The early part of this month was a tough one for Conflict Kitchen, an (in)famous Pittsburgh restaurant/art project. The restaurant was closed over the course of several days after receiving a letter containing death threats. The restaurant has since reopened, but on top of that, a one-time sponsor, the Heinz Endowment, has publicly distanced themselves from the restaurant.
If you’re unfamiliar with Conflict Kitchen, you can read more about them here on their website, but the whole point is that they serve a menu that changes from time to time, highlighting food from a country that the U.S. is currently in conflict with. The food’s packaging contains excerpts from interviews with people from the country in question. At the heart of the current controversy? The restaurant is now serving Palestinian food and, as could probably be anticipated by anyone who’s paid like a split second of attention to international politics in the past several decades, the wrappers (which you really ought to read in their totality) contain some quotes by Palestinians speaking less than favorably about their country’s current relationship with Israel. Although the wrappers also contain Palestinians’ comments on several other topics including food, religion, dating, and their own government, the restaurant and wrappers have been criticized by conservative media outlets as “anti-Israel propaganda” and even as “anti-U.S.” by the geniuses over at Breitbart.
But these critiques miss some hugely important rhetorical distinctions, and grossly misapprehend how significant sharing food can be.
Most recently known for her role as Katniss Everdeen in the book series turned movie franchise The Hunger Games, 24-year old actress, Jennifer Lawrence, is a prominent public celebrity. Recognized for her quick-witted and unapologetically sarcastic and at times crude nature, Lawrence frequently speaks candidly to the press. Besides being my spirit animal (–yes, people can be spirit animals), she is considered by many to be an extremely talented and well-accomplished actor, starring in movies such as Winter’s Bone, Silver Linings Playbook, X-Men: First Class and Days of Future Past, and American Hustle.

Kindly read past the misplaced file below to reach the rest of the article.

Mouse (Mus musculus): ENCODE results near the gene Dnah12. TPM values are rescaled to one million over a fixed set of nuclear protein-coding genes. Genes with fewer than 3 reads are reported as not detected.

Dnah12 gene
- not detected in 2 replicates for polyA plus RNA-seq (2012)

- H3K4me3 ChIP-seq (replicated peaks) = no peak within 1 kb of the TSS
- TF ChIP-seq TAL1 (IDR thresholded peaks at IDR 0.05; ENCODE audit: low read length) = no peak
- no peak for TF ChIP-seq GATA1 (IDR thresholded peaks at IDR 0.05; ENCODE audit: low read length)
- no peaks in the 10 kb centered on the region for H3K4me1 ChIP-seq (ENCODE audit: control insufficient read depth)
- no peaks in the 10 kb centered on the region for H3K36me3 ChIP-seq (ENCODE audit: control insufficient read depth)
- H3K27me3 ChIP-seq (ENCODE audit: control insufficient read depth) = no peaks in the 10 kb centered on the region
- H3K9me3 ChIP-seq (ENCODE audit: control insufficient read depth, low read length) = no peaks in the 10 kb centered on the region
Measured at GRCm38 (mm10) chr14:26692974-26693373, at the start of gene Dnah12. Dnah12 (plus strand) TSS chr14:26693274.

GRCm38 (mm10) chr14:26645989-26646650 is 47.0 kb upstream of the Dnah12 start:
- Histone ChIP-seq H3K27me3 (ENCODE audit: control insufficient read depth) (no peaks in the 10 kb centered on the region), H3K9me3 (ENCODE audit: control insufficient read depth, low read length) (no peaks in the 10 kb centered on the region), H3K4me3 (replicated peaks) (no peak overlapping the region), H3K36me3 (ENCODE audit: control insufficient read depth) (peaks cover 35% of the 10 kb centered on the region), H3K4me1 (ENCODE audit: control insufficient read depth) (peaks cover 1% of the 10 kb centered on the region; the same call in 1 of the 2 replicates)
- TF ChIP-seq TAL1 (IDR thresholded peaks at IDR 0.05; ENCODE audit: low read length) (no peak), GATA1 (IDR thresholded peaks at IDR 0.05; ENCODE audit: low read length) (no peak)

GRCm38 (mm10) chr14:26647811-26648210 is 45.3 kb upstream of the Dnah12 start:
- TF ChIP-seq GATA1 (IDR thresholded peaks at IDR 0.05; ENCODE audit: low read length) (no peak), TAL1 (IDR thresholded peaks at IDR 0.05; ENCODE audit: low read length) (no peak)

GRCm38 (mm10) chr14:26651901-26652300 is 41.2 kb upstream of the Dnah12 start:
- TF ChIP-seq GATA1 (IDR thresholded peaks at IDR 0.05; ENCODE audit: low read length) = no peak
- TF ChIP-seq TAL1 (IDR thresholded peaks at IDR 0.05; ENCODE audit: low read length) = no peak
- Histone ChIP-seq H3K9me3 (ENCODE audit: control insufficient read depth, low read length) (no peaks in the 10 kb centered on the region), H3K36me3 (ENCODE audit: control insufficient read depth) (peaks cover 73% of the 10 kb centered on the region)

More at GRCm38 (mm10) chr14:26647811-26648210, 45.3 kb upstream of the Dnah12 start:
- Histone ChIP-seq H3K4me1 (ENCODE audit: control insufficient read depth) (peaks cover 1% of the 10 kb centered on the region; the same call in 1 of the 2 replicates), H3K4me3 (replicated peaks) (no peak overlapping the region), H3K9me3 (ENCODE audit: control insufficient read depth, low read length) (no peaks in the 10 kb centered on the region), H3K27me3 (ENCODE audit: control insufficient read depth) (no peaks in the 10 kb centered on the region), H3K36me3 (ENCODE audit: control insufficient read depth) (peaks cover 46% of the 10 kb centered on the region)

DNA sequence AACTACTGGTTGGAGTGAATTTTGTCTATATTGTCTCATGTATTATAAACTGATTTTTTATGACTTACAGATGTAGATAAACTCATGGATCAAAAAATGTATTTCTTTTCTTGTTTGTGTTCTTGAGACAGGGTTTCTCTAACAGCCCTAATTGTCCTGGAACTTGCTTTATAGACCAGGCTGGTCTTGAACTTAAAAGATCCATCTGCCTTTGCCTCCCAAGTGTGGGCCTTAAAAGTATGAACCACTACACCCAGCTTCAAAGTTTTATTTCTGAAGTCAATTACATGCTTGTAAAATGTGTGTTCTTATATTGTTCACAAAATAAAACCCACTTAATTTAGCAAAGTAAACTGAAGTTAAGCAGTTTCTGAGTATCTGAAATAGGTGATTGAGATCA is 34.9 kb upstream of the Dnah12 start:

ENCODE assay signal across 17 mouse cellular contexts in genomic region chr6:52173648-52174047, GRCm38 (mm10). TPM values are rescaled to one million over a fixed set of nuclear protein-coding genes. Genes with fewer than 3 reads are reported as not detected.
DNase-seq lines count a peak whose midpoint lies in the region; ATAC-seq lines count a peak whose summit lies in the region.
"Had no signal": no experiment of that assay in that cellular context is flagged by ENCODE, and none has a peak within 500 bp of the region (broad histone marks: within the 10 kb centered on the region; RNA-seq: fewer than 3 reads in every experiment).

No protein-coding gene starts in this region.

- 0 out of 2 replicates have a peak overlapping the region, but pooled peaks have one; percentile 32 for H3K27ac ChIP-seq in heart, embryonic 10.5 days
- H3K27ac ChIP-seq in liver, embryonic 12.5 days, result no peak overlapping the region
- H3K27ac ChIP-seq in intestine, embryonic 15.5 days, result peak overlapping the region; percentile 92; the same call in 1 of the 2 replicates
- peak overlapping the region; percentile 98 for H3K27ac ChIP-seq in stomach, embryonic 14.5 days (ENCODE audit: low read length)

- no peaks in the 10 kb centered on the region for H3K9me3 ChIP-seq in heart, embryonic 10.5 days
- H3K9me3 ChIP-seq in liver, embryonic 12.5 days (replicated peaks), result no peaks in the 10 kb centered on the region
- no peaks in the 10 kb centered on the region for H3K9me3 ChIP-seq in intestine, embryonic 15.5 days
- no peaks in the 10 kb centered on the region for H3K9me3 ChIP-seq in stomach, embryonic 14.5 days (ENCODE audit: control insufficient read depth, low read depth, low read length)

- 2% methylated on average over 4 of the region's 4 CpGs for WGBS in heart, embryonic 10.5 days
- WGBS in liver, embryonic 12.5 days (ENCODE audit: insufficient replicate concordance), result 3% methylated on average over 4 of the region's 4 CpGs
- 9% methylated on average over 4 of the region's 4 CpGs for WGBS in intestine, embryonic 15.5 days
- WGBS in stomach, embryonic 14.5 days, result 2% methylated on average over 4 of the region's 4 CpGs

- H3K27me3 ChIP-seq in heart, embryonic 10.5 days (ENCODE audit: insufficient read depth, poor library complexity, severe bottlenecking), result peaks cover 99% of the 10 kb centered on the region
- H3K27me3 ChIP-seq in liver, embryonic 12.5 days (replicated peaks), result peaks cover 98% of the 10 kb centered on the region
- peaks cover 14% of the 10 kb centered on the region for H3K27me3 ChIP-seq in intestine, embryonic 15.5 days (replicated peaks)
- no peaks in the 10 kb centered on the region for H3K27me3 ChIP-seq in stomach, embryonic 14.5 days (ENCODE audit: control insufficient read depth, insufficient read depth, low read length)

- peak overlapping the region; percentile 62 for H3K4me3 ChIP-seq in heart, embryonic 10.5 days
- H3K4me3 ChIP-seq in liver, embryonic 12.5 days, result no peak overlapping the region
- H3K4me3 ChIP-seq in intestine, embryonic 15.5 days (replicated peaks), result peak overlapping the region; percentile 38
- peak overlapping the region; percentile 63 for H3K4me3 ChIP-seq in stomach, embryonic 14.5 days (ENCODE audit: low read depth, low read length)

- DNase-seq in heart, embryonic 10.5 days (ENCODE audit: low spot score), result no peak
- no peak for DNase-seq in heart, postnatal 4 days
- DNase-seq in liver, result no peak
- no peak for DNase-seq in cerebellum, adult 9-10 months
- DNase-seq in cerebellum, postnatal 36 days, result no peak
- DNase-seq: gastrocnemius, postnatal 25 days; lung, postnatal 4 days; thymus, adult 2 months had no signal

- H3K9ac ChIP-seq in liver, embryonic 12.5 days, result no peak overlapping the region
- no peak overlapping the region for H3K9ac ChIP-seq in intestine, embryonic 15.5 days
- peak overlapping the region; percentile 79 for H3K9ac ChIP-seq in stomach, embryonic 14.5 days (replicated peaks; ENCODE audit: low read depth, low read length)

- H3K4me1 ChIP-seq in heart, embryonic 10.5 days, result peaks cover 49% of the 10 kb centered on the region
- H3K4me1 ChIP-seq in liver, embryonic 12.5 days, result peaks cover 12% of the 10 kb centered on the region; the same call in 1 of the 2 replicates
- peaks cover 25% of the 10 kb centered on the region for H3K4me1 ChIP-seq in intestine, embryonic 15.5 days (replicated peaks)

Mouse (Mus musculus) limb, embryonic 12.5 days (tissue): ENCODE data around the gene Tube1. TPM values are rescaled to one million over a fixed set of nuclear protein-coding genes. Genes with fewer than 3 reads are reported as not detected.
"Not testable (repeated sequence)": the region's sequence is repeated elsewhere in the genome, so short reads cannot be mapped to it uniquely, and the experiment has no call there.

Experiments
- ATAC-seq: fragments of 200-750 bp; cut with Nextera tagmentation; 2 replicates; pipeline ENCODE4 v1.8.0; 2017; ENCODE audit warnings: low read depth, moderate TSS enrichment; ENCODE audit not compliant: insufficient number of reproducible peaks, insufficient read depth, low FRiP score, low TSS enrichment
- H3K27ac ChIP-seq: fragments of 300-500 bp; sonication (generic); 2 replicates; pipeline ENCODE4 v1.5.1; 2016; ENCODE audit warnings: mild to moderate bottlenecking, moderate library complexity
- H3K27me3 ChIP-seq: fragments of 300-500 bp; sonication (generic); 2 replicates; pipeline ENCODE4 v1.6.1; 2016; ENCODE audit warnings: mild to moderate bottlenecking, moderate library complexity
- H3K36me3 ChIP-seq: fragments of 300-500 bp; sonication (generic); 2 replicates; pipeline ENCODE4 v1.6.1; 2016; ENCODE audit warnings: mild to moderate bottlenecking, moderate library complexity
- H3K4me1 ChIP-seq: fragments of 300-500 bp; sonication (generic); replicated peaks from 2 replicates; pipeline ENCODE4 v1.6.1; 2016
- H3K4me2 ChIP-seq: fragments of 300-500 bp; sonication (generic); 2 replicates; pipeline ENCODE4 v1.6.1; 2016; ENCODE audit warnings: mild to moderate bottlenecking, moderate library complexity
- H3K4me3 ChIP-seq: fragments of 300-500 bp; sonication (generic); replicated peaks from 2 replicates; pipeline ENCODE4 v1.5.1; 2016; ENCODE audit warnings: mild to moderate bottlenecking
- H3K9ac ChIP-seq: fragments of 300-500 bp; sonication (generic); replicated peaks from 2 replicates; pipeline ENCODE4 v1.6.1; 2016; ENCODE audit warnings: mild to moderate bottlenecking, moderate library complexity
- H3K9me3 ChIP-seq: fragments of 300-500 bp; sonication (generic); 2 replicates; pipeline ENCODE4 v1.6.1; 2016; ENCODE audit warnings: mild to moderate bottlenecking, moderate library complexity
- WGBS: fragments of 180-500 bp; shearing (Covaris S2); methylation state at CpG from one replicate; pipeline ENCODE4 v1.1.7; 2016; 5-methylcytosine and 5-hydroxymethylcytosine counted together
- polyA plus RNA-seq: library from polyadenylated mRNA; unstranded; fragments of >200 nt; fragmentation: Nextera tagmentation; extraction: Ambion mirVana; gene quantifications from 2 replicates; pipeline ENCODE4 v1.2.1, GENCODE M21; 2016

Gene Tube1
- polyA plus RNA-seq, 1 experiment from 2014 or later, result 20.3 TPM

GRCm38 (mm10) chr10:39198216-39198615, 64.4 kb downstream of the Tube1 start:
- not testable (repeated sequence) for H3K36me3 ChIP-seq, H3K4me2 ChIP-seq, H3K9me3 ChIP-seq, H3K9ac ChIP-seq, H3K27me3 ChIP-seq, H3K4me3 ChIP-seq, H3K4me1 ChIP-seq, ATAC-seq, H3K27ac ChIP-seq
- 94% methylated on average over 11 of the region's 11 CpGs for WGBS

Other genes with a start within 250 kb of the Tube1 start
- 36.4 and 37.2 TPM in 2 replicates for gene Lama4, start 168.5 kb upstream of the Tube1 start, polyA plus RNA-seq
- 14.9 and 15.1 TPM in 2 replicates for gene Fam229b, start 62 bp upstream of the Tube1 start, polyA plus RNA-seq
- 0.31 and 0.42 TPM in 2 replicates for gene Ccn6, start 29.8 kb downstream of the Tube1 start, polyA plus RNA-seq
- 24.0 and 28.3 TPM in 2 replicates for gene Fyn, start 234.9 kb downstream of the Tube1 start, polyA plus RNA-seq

A few weeks ago, nude photos of the actress were leaked on websites like Reddit, Twitter, and Tumblr (though many have since been taken down). From what we know, the photos were taken by Lawrence and were intended only to be viewed by her then boyfriend, Nicholas Hoult (who acted alongside Lawrence in X-Men: First Class and Days of Future Past).
In a recent Vanity Fair article, Lawrence was interviewed about her career, personal life, and release of these personal photos. When asked, Lawrence explained her concern that it would affect her acting career, though quickly turned the tables to focus on what she considered to be the wrongness of the photo hacking. As a rhetorician, female, feminist, and personal fan, I was particularly interested by the ways in which Lawrence framed the issue not as a scandal or something to be embarrassed about, but rather as a sex crime committed against her. One way to approach this framing is through Kenneth Burke’s philosophy of Terministic Screens, which remind us of the relationship between language and ideology—particularly the ways in which language not only reflect reality, but also help us select and deflect reality.